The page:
From: Music Movies Thoughts To: dannyporcaro@yahoo.com Sent: Friday, November 11, 2016 2:44 AM Subject: [New post] MMT Quick Review of ALMOST CHRISTMAS #yiv2520899449 a:hover {color:red;}#yiv2520899449 a {text-decoration:none;color:#0088cc;}#yiv2520899449 a.yiv2520899449primaryactionlink:link, #yiv2520899449 a.yiv2520899449primaryactionlink:visited {background-color:#2585B2;color:#fff;}#yiv2520899449 a.yiv2520899449primaryactionlink:hover, #yiv2520899449 a.yiv2520899449primaryactionlink:active {background-color:#11729E;color:#fff;}#yiv2520899449 WordPress.com | Thomasena Farrar posted: “For some of us, the holidays are a great time to not only gather with the loved ones, but to delight in the festive themed entertainment that the season has to offer – be it via songs/carols, television shows or films. And the new Will Packer (Ride Al” | |

    • @thatmoviedude I don’t know Monique personally, so I cant say she loves it. I’m sure however, as most people in Hollywood do, she enjoys “working” and since there isn’t a plethora of roles offered to women like herself, you often see her in similar roles. My critique was about the age and plus size trope. Not sure what of your intent, but the “sassy” reference is often used as code for too loud or too black. This film, nor Monique’s performance which is tamer if you’re familiar with her work, is neither. The 75% fresh audience score is reflective of what I experienced during my viewing, and feedback from MMT advanced screeners. I’m also not surprised with the 41% rotten critics score. It’s universally themed comedy with a primarily AA cast.

  2. I’m just seeing your replies now but saying it’s common for a movie with an AA cast to get bad reviews is a bit of a cop-out. Movies such as Fences and Hidden Figures are getting nothing but praise from critics. But like I said, nobody remembers that Monique Christmas comedy. Some movies are just silly and forgetful.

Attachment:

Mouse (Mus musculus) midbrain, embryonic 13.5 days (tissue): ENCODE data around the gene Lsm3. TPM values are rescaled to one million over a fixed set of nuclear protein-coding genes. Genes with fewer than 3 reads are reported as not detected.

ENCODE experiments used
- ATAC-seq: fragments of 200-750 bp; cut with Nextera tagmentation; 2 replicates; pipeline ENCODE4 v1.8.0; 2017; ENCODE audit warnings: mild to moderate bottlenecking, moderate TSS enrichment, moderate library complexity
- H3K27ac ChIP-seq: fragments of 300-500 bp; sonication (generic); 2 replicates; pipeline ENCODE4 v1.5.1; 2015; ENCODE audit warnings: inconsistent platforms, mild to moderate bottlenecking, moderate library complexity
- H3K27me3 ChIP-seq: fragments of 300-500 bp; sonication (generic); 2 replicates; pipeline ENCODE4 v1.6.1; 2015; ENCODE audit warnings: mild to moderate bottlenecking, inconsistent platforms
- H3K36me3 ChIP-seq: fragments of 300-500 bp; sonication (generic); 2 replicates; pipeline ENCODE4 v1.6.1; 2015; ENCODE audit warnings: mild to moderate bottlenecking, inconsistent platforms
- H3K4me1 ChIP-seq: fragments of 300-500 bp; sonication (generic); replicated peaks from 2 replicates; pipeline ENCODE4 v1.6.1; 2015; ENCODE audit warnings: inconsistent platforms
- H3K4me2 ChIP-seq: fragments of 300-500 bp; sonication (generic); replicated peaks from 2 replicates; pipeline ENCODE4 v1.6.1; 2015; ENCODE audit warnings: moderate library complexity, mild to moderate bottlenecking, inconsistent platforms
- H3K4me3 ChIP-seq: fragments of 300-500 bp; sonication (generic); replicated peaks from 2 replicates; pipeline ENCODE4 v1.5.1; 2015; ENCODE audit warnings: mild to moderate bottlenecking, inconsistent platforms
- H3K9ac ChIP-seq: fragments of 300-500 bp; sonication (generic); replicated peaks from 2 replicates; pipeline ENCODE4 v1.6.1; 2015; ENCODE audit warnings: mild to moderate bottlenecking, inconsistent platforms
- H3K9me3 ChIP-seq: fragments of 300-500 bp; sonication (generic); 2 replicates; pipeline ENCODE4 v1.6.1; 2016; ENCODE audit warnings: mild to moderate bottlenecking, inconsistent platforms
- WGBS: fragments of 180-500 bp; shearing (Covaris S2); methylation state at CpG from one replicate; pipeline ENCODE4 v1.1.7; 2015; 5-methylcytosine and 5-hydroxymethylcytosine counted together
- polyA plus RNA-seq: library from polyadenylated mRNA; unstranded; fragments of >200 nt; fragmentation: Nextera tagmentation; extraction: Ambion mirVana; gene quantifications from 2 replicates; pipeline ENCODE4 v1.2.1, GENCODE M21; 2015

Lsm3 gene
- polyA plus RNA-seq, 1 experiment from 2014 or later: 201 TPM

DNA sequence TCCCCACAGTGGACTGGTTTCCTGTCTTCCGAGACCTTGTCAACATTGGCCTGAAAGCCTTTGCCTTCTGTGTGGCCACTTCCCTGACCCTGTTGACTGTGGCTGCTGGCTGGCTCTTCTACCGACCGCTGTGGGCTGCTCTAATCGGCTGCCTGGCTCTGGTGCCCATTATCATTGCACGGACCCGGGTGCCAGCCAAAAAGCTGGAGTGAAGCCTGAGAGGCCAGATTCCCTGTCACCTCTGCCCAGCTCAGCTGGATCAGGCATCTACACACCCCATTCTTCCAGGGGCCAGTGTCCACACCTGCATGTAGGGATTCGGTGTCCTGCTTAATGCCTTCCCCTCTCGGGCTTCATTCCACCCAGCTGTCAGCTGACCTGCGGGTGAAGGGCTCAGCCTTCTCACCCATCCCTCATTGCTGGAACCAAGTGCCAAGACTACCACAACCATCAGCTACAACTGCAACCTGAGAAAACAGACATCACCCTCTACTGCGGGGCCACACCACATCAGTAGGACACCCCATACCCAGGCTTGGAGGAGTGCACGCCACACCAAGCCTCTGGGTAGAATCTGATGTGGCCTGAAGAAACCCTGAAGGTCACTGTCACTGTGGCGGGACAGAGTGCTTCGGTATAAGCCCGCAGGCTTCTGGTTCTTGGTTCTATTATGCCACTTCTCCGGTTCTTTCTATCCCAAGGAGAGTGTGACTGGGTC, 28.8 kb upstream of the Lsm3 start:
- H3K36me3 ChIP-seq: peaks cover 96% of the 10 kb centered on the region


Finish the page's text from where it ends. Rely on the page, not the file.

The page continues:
And saying someone is sassy can apply to any race. Let’s not make everything racial especially when race was not mentioned once in my original comment…

    • I believe my comment said code for too loud “or” to black. I never said it’s common for an AA movie to get bad reviews. Reading is fundamental and comprehension is essential before trolling – neither Hidden Figures nor Fences is an universally themed comedy with a primarily AA cast. Please try it somewhere else. Maybe you live on the west coast, it’s after 12am here. Either way, too late for nonsense. Enjoy the rest of your weekend!

      • No I live right in Philadelphia and have gone to screenings through your website. (In fact, jut last week I thanked you for sending out the list of award show dates.) I was simply giving feedback on one of your reviews. Disagreeing does not mean one is trolling.
        I reviewed movies for Examiner.com for 6 years and welcomed all kinds of feedback from those who read them. If you can’t handle someone giving an opinion on a movie you review which differs from yours and you’re going to refer to them as a troll then maybe you shouldn’t keep doing them. Just being honest. Have a nice weekend.

      • Disagreement isn’t an issue, misinterpretation is. If you can’t handle clarification, maybe you shouldn’t comment on people’s posts. Enjoy the rest of your weekend.

      • And you’ve just lost a subscriber. It’s sad to resort to the race card and saying how hard it is for African American women to get good roles anytime someone says a movie isn’t good.
        While Moonlight and Fences are receiving all their accolades this year, try thinking about how Asians and Latinos almost never get any nominations at all. And yet no one complains about that every year.